• Learning about non-verbal communications such as facial expressions, & body language

  • Learning to regulate and control emotional responses & arousal levels

How Intensive Interaction can be conducted:

The Intensive Interaction guide first engages in play with the child, reciprocating what the child does by mimicking and including themselves into their interests.

For example, by imitating movements/gestures and facial expressions (e.g. banging toys; clapping hands) or imitating noises, if the child is making a noise, try and make the same noise. Wait for the child to do it again, and then repeat. This builds turn-taking.

Then transition into activities and games that explore and stimulate the use of communication skills. Try and make a game out of the actions and take turns! For example, the child bangs the object, then you bang the object and repeat the actions of the child again. Also try changing the sound/action slightly such as, if the child says “ah” you could say “ooh”. This helps to build shared attention, and encourages children to increase their range of sound production.

All interactions with the child keep at their pace and follow their interests. The guide would pause to observe what the child is doing before responding accordingly. The session will end once the child shows signs of exhaustion or discomfort in the form of whining or escape behavior such as running away or screaming.

At the beginning, the sessions may only last for a few minutes at most, but gradually as the child develops, the sessions will get longer.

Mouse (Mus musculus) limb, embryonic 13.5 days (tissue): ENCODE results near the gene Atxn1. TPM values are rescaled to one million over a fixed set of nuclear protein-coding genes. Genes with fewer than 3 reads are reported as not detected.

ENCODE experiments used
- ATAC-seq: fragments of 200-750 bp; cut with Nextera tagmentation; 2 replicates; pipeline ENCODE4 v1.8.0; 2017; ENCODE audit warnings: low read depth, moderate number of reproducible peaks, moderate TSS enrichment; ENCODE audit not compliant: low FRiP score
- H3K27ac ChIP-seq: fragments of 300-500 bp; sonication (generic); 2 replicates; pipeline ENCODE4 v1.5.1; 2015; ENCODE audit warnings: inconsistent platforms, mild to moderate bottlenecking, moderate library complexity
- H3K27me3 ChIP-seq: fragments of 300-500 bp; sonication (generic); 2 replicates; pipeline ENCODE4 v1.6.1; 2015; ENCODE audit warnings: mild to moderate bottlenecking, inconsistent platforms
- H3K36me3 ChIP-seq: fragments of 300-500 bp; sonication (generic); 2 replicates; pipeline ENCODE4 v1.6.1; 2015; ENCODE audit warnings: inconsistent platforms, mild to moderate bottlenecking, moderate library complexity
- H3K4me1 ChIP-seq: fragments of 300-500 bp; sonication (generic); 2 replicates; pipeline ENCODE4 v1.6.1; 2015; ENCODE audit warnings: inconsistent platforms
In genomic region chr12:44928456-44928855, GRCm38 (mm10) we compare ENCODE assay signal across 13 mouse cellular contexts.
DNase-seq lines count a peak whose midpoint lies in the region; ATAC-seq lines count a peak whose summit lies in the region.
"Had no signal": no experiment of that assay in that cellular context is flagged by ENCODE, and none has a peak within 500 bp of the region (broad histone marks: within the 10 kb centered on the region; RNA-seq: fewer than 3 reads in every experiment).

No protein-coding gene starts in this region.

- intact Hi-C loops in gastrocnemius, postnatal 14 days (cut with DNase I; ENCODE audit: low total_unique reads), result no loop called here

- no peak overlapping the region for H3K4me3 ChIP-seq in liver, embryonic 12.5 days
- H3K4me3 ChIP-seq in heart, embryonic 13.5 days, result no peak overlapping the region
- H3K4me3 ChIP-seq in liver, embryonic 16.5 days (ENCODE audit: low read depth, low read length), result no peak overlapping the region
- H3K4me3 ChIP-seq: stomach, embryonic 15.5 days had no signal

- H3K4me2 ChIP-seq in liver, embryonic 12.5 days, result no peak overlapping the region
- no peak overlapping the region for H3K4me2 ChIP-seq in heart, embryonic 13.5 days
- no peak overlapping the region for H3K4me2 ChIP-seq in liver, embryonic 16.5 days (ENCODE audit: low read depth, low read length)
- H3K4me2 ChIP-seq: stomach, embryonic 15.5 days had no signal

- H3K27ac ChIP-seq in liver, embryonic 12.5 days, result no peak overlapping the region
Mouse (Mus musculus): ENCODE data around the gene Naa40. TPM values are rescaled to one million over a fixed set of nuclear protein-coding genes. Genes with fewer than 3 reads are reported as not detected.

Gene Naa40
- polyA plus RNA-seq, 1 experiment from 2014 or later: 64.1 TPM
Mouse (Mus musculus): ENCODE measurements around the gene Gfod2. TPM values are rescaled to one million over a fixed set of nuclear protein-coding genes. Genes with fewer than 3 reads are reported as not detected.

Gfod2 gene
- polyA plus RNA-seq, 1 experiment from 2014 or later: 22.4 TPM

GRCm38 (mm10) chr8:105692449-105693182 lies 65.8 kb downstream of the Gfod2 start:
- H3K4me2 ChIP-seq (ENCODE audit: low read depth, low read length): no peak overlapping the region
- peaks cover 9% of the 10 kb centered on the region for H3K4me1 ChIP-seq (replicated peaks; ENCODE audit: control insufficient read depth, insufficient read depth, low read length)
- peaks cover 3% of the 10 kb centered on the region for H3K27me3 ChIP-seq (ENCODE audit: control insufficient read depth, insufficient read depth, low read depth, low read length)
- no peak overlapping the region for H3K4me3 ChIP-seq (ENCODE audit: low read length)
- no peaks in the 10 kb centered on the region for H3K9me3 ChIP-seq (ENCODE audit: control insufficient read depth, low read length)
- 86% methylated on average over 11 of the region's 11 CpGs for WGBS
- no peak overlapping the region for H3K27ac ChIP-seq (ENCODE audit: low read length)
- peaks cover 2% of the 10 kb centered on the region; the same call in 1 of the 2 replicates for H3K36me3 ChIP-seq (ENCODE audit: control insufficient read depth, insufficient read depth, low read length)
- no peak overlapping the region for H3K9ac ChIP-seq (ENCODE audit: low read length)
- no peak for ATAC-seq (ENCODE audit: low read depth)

There is no set time or schedule to practice this approach which can happen whenever the opportunity arises. For younger children, that may be several times a day. Intensive Interaction is usually incorporated naturally into the child’s daily activities at day care or if they are enrolled into a special needs school.

Written by Angelyn.


Hutchinson, N., & Bodicoat, A. (2015). The effectiveness of intensive interaction: A systematic literature review. Journal of Applied Research in Intellectual Disabilities, 28, 437-454. doi:10.1111/jar.12138.

Jones, K., & Howley, M. (2010). An investigation into an interaction programme for children on the autism spectrum: Outcomes for children, perception of schools and a model for training. Journal of Research in Special Educational Needs, 10(2), 115-123. doi: 10.1111/j.1471-3802.2010.01153.x.

Nind, M., & Powell, S. (2000). Intensive interaction and autism: Some theoretical concerns. Children and Society, 14(2), 98-109. doi: 10.1111/j.1099-0860.2000.tb00158.x.

Ramachandran, V.S. (2011) ‘The Tell-Tale Brain’ Harvard University Press

Tee, A., & Reed, P. (2017). Controlled study of the impact on child behaviour problems of intensive interaction for children with ASD. Journal of Research in Special Educational Needs, 17(3), 179-186. doi: 10.1111/1471-3802.12376.

Wong, C., Odom, S.L., Hume, K., Cox, A.W., Fettig, A., Kucharczyk, S., Brock, M.E., Plavnick, J.B., Fleury, V.P., & Schultz, T.R. (2015). Evidence-based practices for children, youth, and young adults with autism spectrum disorder. Journal of Autism and Developmental Disorders, 45(7), 1951-1966. doi: 10.1007/s10803-014-2351-z.